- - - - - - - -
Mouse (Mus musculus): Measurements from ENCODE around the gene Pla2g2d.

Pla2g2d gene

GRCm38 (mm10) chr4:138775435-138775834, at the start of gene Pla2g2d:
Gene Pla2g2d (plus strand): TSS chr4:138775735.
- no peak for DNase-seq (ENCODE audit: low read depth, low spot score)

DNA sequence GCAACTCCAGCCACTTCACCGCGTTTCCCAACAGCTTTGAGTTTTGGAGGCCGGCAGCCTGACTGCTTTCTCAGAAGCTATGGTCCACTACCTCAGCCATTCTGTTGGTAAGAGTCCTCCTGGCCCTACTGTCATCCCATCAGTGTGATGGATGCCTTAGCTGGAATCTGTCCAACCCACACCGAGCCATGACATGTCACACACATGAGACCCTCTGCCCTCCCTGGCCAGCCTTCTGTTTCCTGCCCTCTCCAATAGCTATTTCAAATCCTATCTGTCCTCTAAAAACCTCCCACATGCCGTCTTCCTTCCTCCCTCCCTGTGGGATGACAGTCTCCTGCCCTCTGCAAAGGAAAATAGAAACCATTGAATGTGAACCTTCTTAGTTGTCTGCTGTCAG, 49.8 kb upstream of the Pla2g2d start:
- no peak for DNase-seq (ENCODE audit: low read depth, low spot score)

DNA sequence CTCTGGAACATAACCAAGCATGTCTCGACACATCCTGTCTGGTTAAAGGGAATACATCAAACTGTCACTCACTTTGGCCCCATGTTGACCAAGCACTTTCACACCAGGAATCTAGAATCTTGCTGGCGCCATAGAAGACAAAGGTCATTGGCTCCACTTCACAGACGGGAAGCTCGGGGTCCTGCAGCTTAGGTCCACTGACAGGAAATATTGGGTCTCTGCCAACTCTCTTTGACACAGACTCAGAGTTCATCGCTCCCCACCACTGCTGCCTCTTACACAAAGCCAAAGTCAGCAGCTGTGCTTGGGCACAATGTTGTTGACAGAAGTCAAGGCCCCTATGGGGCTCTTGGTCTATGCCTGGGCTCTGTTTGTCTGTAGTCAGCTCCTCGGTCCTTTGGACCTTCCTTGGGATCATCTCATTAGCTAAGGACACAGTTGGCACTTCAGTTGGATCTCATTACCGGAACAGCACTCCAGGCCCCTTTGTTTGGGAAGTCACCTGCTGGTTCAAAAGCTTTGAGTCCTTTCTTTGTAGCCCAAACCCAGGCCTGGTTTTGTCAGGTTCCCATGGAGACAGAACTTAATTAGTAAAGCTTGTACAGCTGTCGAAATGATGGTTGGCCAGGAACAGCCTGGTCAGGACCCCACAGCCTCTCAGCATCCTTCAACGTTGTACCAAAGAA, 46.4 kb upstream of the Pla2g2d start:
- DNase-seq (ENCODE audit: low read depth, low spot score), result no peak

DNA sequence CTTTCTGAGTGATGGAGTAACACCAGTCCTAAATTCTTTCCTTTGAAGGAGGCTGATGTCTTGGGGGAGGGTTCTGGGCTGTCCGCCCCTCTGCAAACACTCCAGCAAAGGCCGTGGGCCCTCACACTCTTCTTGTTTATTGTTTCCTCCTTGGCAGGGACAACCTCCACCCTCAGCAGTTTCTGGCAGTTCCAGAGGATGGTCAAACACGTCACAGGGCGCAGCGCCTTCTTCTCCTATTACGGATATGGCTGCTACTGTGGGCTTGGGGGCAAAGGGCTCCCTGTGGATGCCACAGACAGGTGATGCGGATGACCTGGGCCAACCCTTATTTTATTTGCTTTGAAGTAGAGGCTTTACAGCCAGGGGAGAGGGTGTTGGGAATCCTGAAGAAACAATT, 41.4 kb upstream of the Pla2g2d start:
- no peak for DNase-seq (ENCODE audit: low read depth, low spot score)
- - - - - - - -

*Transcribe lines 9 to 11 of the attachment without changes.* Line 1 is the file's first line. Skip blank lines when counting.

- DNase-seq (ENCODE audit: low read depth, low spot score), result no peak

DNA sequence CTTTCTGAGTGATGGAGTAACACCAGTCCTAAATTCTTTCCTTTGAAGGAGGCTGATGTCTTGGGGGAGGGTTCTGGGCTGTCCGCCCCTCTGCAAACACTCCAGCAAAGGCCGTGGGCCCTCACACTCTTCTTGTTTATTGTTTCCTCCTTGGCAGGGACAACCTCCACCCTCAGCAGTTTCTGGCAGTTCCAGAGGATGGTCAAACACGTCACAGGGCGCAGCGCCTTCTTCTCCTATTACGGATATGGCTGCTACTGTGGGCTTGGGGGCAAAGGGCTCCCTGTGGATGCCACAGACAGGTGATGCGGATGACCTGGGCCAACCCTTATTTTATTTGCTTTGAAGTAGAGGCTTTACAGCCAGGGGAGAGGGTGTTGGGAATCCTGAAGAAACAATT, 41.4 kb upstream of the Pla2g2d start:
- no peak for DNase-seq (ENCODE audit: low read depth, low spot score)